As my daughter prepares for her first day of kindergarten next week I came across this poem and had to share.
Once upon a time there was a little
boy named Jack who was about to climb his very first beanstalk. He had
a fresh haircut and a brand-new book bag. Even though
his friends in the neighborhood had climbed this same beanstalk almost
every day last year, this was Jack's first day and he was a little
nervous. So was his mother. Early in the
morning she brought him to the foot of the beanstalk. She talked
encouragingly to Jack about all the fun he would have that day and how
nice his giant would be. She reassured him that she would be back to
pick him up at the end of the day. For a moment they stood together,
silently holding hands, gazing up at the beanstalk. To Jack it seemed
much bigger than it had when his mother had pointed it out on the way
to the store last week. His mother thought it looked big, too. She
swallowed. Maybe she should have held Jack out a year... Jack's mother
straightened his shirt one last time, patted his shoulder and smiled
down at him. She promised to stay and wave while he started climbing.
Jack didn't say a word. He walked
forward, grabbed a low-growing stem and slowly pulled himself up to
the first leaf. He balanced there for a moment and then climbed more
eagerly to the second leaf, then to the third and soon he had vanished
into a high tangle of leaves and stems with never a backward glance
at his mother. She stood
alone at the bottom of the beanstalk, gazing up at the spot where Jack
had disappeared. There was no rustle, no movement, no sound to
indicate that he was anywhere inside. "Sometimes," she thought, "it's harder to be the one who waves good-bye than it is to be the one who climbs the beanstalk." She wondered
how Jack would do. Would he miss her? How would he behave? Did his
giant understand that little boys sometimes acted silly when they felt
unsure? She fought down an urge to spring up the stalk after Jack and
maybe duck behind a bean to take a peek at how he was doing. "I'd better
not. What if he saw me?" She knew Jack was really old enough to handle
this on his own. She reminded herself that, after all this was
thought to be an excellent beanstalk and that everyone said his giant
was not only kind but had outstanding qualifications. "It's not so
much that I'm worried about him," she thought, rubbing the back of her
neck. "It's just that he's growing up and I'm going to miss him." Jack's mother turned to leave. "Jack's going to have lots of bigger beanstalks to climb in his life," she told herself. "Today's the day he starts practicing for them...
And today's the day I start practicing something too: Cheering him on and waving good-bye."
I get a lot of questions asking how and where to print invitations. So this post will hopefully help those of you who are not sure where to go once you order your invite. It really boils down to what your preference is. Some people want to just attach it in an email to save paper and some people want it printed on cardstock. Whatever your preference is I have a recommendation. ★EMAILING: Yes you can email the invite out to your guests. This is in fact what I prefer to do because people are more inclined to RSVP to email anyway. It is also very budget and earth friendly! I just print out a copy for my memory book. -Simply save the file to your desktop then attach the file to your email and email it to all your guests. ★PRINT AT HOME: Printing at home is another great way to save on cost if you are on a budget. You can buy cardstock or photo paper to print the invites on your own computer. You will need a color printer and a program that can print photos. I use Microsoft Office; just make sure you select your size of 4x6 or 5x7 before printing. Then cut using scissors or a paper trimmer. ★PHOTO LAB CENTERS:Using a photo lab is another option for printing out your invitations. You can use any photo lab center that prints 5x7 or 4x6 photo prints. My top recommended places are CVS, WalMart, Walgreens or Costco. These have been used previously by me and my clients with no issues. ★CARDSTOCK PRINTING: Many people like the look and feel of invites on cardstock. You can print them at home on white cardstock or you can take them to an office supply store to have them printed on cardstock. My top recommendations are Office Max and Staples. These have been used by several of my clients with no issues. Some clients have used Kinkos but have had issues with Kinkos being able to print them properly. Please note this is an issue at Kinkos and not with my file.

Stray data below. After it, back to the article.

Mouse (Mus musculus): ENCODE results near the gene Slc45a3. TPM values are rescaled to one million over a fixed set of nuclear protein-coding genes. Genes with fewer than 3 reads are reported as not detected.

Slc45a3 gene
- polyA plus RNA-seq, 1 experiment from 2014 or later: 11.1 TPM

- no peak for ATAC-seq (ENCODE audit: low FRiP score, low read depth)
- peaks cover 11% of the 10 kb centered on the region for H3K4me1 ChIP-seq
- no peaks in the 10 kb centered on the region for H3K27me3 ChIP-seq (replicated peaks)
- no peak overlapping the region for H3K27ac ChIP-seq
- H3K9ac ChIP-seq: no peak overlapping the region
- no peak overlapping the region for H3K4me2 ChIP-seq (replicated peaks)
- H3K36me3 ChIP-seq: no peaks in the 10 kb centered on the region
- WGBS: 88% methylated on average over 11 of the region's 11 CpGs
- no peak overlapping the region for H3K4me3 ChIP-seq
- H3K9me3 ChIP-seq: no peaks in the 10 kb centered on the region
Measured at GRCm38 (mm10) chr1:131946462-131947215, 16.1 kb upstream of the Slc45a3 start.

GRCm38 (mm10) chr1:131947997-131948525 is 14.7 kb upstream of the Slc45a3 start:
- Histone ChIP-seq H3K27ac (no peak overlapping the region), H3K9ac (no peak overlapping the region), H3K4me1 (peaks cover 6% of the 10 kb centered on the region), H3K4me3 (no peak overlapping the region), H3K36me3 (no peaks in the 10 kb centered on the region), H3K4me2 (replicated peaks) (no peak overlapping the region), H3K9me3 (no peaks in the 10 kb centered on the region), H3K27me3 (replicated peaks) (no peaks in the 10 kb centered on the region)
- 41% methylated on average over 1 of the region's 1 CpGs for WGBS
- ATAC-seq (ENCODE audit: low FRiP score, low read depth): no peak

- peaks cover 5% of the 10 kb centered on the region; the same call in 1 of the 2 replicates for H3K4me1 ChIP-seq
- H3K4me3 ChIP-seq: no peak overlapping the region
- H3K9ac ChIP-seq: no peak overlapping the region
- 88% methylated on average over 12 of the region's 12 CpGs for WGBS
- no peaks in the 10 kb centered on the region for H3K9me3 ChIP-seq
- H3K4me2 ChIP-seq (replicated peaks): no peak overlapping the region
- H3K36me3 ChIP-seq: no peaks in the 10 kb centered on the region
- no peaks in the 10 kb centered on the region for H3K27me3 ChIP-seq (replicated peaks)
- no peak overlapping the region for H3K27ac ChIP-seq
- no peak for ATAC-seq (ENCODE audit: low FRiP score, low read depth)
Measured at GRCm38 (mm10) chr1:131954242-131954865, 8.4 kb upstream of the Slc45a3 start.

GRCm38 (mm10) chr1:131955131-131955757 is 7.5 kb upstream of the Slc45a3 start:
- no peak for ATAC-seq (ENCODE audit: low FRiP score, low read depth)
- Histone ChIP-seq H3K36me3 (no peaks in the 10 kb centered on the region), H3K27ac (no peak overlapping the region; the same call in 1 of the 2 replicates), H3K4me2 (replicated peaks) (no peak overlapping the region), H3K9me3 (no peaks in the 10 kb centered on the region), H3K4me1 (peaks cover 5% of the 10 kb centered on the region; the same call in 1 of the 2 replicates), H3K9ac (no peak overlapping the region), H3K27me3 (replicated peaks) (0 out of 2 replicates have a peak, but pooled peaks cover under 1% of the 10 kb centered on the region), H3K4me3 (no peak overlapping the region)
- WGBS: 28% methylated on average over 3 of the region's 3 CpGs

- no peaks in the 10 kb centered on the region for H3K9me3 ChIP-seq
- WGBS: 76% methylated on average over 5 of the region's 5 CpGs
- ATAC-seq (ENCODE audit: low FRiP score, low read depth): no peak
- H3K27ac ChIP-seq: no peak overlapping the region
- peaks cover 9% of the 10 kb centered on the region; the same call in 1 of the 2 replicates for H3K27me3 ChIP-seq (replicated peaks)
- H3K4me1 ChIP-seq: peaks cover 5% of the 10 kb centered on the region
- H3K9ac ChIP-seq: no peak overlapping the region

*I do not recommend using other online printing companies such as Vista Print, etc. as they all have different sizing requirements and I do not reformat my invitations.
THINGS TO REMEMBER WHEN PRINTING:
Colors will vary from monitor to monitor and printer to printer. This is not an error but you have to remember that not every printing company uses the same printer or ink and that is what causes variations. I did a test prints to see the difference. I had one printed at WalMart and one printed at CVS and it amazes me how different they are. WalMart was vibrant/brighter and CVS was lighter and more pastel in color. For this reason I do recommend doing a test print.
Do NOT forward files from your phone or tablet devices to the printer. These electronics cannot handle the size of the files and will automatically decrease the size of the file to send it. This will cause your items to print blurry and not be in the right resolution. This is not a result of a low resolution file being sent to you but the fact that it was changed when it got forwarded on your device. Pink Hippo Party is not responsible for misprinted items because of this.
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